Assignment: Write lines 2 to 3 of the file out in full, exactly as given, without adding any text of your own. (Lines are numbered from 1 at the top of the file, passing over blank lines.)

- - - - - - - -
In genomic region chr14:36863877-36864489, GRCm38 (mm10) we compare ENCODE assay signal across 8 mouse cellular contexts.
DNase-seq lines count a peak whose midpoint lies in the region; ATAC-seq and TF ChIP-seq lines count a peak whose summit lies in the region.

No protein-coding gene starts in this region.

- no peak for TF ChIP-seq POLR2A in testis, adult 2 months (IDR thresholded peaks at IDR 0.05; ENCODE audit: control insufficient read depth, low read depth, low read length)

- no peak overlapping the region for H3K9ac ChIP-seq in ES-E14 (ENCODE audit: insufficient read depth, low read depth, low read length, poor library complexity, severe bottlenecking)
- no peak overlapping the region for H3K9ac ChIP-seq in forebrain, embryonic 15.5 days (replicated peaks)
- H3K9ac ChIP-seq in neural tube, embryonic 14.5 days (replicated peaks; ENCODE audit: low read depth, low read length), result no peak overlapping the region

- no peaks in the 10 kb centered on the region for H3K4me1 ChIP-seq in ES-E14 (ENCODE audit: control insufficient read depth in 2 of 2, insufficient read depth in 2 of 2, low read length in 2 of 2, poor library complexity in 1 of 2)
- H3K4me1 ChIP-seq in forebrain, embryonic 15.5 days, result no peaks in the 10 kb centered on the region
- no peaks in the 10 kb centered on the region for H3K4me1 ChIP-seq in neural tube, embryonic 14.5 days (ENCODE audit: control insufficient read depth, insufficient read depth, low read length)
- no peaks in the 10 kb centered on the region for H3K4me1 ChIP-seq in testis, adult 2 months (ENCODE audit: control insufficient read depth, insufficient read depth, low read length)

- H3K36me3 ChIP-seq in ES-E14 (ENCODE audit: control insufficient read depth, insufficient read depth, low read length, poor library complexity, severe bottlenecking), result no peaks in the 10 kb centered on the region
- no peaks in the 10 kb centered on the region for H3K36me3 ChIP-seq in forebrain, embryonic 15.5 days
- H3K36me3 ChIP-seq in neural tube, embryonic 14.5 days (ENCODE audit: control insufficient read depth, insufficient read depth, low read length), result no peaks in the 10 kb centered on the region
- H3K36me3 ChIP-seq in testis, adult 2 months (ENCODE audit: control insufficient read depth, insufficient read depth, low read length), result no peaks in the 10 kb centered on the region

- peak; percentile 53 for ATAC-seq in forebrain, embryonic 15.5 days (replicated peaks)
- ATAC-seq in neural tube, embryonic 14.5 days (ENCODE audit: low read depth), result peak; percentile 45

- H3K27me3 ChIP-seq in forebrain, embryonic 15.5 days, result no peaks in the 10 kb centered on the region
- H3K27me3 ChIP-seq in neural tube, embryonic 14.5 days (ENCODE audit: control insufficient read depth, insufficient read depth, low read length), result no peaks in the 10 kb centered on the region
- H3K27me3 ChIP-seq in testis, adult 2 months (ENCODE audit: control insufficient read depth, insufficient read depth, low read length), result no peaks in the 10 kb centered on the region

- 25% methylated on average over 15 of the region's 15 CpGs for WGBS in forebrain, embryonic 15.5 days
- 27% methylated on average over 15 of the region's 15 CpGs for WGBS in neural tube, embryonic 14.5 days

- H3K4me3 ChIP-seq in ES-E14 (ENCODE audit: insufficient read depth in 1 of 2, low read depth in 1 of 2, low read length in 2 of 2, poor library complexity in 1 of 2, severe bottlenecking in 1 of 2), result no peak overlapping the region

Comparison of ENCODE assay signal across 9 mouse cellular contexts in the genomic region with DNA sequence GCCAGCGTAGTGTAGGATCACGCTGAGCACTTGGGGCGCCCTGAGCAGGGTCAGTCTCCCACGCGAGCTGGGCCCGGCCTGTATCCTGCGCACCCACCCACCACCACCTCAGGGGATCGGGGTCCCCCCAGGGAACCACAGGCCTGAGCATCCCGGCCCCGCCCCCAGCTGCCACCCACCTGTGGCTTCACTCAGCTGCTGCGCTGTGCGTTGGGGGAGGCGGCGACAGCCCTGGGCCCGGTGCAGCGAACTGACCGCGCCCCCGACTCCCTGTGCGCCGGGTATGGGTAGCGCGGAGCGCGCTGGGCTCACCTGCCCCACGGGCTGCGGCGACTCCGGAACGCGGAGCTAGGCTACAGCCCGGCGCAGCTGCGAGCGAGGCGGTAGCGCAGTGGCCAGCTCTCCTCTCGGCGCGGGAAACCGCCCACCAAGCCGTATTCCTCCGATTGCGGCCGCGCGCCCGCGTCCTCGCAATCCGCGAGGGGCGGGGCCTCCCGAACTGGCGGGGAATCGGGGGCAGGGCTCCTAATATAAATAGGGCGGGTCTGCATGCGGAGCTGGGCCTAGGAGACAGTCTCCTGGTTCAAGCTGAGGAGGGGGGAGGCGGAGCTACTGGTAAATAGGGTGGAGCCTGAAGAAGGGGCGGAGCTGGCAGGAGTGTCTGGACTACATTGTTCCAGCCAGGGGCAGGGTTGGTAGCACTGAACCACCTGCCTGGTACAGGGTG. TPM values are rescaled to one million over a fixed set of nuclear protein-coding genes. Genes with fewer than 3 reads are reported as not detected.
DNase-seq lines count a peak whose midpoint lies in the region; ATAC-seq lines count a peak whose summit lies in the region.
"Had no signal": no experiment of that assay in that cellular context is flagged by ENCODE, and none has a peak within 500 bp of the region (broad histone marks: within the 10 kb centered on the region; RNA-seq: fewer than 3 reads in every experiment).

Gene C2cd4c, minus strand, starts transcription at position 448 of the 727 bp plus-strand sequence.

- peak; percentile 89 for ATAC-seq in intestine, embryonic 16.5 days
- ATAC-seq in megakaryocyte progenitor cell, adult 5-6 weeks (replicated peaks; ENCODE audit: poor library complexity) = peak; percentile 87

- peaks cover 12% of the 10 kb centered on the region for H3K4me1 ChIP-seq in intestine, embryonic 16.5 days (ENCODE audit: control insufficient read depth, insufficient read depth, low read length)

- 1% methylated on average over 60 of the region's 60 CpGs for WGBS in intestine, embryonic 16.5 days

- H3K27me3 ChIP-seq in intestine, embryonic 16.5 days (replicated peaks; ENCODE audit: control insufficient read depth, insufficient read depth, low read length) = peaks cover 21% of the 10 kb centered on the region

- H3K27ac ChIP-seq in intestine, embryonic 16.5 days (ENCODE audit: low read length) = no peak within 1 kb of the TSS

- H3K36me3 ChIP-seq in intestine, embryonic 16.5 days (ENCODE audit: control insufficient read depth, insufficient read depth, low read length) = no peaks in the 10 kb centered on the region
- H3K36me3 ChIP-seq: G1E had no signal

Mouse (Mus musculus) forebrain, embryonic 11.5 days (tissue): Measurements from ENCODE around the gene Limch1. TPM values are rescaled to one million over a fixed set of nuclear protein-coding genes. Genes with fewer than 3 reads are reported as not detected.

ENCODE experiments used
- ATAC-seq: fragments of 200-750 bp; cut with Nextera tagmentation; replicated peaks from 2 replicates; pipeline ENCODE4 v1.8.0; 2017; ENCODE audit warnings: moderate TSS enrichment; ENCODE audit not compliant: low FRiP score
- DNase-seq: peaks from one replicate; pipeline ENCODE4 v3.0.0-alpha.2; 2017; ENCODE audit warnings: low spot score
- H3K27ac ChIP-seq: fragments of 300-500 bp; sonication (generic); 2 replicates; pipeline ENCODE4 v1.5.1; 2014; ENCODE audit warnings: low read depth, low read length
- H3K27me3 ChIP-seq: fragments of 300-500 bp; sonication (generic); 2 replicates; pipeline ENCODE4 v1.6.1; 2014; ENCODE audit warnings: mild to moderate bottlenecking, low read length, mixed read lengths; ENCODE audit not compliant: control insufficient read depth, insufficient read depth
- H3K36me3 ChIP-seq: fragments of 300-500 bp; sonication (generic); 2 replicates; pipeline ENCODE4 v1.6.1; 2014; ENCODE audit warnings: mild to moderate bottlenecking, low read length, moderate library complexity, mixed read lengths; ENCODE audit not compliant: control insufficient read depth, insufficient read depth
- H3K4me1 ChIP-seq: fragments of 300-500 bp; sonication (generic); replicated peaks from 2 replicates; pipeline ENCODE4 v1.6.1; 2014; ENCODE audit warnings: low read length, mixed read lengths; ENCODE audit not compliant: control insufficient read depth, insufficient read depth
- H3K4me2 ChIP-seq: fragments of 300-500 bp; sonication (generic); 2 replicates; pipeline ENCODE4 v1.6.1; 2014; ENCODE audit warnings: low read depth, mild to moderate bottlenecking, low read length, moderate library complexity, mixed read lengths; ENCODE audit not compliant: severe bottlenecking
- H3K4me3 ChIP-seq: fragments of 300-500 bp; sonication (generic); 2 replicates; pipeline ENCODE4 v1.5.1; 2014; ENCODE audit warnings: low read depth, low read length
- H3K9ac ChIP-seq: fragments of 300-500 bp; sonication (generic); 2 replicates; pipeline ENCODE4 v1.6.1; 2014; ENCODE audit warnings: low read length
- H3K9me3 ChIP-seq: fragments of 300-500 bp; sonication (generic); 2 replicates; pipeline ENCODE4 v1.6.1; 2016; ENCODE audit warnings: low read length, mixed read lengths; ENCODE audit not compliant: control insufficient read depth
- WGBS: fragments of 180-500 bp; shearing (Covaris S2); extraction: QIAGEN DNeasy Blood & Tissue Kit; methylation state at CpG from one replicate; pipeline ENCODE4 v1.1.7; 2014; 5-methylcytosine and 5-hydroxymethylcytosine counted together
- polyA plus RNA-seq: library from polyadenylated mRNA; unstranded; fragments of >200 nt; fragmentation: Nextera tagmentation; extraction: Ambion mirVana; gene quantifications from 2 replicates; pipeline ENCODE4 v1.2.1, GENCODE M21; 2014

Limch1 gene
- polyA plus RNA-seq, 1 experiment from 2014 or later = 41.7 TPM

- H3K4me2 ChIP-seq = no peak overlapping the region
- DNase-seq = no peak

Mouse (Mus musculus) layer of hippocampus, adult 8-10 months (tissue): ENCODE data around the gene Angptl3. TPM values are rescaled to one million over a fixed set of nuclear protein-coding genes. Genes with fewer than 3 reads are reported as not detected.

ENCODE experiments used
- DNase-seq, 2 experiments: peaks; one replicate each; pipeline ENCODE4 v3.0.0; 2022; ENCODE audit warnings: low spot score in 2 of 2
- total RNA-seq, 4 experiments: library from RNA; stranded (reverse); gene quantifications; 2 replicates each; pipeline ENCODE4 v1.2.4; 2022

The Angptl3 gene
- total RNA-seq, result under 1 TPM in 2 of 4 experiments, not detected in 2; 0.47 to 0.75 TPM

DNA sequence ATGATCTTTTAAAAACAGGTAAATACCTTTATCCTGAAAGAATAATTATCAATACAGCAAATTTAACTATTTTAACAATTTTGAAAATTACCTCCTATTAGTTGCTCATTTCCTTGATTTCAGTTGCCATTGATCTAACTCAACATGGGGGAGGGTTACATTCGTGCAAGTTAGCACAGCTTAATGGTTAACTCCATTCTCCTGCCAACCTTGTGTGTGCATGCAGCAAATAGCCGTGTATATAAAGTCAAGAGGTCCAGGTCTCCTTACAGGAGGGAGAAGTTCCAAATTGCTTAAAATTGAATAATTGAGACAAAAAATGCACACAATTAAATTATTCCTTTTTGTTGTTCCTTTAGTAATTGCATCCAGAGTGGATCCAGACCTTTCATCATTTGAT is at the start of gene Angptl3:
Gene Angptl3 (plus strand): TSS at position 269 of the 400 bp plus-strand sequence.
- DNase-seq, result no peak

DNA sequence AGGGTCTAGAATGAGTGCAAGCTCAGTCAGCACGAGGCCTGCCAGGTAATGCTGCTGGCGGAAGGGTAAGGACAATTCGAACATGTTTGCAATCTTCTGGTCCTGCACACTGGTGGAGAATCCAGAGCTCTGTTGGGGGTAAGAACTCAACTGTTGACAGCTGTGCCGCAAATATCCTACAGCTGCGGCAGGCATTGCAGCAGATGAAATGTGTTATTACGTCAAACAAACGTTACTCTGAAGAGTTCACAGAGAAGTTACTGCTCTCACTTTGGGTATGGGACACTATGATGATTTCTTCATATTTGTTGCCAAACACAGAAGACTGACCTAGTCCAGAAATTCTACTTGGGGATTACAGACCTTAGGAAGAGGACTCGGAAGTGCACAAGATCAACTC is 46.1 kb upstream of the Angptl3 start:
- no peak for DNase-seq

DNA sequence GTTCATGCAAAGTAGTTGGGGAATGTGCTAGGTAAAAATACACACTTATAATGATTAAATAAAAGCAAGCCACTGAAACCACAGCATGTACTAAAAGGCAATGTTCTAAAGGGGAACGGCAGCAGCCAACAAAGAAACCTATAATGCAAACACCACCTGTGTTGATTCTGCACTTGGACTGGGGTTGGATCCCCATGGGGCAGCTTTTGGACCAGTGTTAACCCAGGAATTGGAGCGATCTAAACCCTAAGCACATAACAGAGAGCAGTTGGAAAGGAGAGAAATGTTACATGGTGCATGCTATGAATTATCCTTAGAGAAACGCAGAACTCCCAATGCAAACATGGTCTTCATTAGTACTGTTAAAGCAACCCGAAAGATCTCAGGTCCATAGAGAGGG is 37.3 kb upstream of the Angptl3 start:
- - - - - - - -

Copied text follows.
DNase-seq lines count a peak whose midpoint lies in the region; ATAC-seq and TF ChIP-seq lines count a peak whose summit lies in the region.

No protein-coding gene starts in this region.